Despite tough budget constraints, Eaton made increasing faculty salaries his top priority and successfully convinced the Board of Regents to boost salaries by more than 46 percent over four years to make Iowa State more competitive. He also improved the university’s research enterprise by more than doubling sponsored research funding from $51 million in 1986 to $113 million in 1990. In 1986, Iowa State received a 4-year, $18 million commitment of state lottery proceeds to expand research in agricultural biotechnology, and two years later, Iowa State became the first university in the nation to field-test a genetically-engineered plant. In addition, several major research centers were created, including the Institute for Physical Research and Technology, the Utilization Center for Agricultural Products, the Center for Designing Foods to Improve Nutrition, the Aldo Leopold Center for Sustainable Agriculture, and the Social Behavioral Research Center for Rural Health. In 1987, the ISU Research Park was established south of campus to attract companies in biotechnology, veterinary pharmaceuticals, microelectronics, and materials development and reliability.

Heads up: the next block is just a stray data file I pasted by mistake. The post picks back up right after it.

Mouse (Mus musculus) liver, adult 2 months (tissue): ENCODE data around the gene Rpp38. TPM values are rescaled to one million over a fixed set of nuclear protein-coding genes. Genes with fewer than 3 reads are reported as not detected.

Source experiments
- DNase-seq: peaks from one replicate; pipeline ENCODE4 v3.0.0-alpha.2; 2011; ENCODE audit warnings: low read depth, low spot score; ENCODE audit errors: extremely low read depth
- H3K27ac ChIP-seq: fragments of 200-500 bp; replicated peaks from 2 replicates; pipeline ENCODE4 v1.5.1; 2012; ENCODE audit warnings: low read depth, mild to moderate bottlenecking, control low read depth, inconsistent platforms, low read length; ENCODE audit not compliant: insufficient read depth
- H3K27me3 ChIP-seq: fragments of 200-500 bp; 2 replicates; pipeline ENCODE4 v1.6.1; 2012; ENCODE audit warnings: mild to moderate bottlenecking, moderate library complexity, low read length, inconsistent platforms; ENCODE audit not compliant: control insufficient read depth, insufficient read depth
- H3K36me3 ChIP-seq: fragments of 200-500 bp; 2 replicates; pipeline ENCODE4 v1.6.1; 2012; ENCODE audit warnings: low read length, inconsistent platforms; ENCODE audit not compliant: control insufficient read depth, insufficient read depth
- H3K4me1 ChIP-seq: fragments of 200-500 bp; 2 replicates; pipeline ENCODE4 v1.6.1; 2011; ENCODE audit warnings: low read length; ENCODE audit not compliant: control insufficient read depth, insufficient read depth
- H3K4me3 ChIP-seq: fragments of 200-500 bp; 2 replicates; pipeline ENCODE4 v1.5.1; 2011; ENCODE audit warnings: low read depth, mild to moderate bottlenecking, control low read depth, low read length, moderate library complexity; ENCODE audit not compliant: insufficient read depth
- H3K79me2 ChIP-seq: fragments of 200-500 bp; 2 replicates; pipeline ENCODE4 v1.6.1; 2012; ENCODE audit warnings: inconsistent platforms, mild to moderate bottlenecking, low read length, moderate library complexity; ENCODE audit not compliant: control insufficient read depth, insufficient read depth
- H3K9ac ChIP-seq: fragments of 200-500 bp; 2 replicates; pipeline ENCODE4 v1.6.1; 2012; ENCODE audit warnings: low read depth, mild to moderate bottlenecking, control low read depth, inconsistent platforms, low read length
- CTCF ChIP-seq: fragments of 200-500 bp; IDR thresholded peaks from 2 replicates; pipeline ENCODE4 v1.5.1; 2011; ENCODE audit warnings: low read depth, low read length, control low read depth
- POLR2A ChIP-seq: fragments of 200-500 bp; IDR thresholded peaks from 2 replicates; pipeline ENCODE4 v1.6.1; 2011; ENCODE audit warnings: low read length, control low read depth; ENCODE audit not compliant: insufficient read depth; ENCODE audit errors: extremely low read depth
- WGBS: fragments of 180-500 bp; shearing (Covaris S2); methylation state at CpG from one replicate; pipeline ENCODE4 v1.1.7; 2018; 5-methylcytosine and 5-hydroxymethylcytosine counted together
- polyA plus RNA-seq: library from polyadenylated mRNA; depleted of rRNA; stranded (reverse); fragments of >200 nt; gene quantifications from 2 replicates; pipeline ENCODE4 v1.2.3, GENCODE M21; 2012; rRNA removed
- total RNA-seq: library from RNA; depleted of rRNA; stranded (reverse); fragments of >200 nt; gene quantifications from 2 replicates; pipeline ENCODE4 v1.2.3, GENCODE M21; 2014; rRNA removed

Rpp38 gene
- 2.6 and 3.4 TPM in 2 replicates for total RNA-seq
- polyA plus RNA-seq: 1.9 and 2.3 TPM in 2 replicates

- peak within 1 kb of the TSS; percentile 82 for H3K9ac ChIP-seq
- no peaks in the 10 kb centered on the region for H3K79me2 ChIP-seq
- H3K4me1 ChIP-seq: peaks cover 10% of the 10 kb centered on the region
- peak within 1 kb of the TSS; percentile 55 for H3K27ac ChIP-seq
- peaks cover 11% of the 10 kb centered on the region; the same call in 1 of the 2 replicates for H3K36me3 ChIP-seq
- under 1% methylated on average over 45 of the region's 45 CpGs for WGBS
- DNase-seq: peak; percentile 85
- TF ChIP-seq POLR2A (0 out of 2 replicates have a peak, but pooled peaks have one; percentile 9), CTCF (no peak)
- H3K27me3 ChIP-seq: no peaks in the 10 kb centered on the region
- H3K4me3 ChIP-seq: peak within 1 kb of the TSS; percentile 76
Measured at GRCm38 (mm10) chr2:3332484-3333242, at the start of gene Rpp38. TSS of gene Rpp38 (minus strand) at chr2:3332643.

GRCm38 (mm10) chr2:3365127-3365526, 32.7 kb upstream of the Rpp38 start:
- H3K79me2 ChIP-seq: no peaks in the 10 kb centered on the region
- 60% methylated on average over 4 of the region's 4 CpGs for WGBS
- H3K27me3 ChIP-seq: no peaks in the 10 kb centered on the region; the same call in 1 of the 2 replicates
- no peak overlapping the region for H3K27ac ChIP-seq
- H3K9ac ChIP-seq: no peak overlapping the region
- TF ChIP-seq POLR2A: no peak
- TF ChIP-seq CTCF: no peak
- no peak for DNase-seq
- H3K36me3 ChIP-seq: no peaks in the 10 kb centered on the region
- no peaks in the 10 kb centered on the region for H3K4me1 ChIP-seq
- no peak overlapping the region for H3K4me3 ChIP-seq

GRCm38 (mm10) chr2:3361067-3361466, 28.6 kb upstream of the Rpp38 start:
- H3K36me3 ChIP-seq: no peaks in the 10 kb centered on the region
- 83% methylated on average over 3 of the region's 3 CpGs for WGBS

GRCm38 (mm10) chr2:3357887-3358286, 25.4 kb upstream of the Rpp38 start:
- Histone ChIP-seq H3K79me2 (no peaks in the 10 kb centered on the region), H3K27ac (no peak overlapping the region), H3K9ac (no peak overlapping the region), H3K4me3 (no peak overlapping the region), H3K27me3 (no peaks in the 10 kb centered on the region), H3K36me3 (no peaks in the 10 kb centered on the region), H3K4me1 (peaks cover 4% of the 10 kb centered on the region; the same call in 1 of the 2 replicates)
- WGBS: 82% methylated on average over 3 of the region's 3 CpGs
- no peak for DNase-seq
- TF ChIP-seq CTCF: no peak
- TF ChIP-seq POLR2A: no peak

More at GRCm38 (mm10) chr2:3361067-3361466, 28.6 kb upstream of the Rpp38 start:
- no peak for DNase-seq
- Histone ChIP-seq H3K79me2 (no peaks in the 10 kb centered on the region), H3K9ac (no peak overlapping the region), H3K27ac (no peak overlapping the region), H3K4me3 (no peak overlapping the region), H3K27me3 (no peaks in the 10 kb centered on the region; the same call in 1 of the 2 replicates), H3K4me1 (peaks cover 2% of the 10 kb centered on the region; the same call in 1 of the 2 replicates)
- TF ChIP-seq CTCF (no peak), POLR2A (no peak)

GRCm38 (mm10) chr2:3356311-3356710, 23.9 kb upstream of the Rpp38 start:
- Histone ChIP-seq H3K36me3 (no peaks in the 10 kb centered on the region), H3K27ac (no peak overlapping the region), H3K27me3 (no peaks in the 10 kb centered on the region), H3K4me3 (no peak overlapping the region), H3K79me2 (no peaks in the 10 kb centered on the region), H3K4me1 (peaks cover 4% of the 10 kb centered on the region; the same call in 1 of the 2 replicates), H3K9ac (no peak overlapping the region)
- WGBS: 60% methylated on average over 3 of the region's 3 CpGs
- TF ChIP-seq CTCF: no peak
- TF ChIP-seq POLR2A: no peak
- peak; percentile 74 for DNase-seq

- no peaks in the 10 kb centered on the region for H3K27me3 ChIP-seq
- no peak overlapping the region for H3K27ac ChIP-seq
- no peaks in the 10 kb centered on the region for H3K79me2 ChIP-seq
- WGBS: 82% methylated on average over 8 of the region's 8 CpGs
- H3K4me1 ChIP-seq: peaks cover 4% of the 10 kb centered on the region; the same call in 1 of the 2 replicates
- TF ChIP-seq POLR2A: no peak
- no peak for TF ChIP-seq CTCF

Despite the university’s research success, some faculty members criticized Eaton, claiming the emphasis on research came at the expense of undergraduate teaching. However, Eaton sought to enhance undergraduate education and bring enrollment in line with the university’s limited resources by implementing stricter application of the university’s admissions standards. He also strengthened minority student recruitment and emphasized the importance of a diverse faculty and staff. He is credited with establishing a long-range strategic planning process.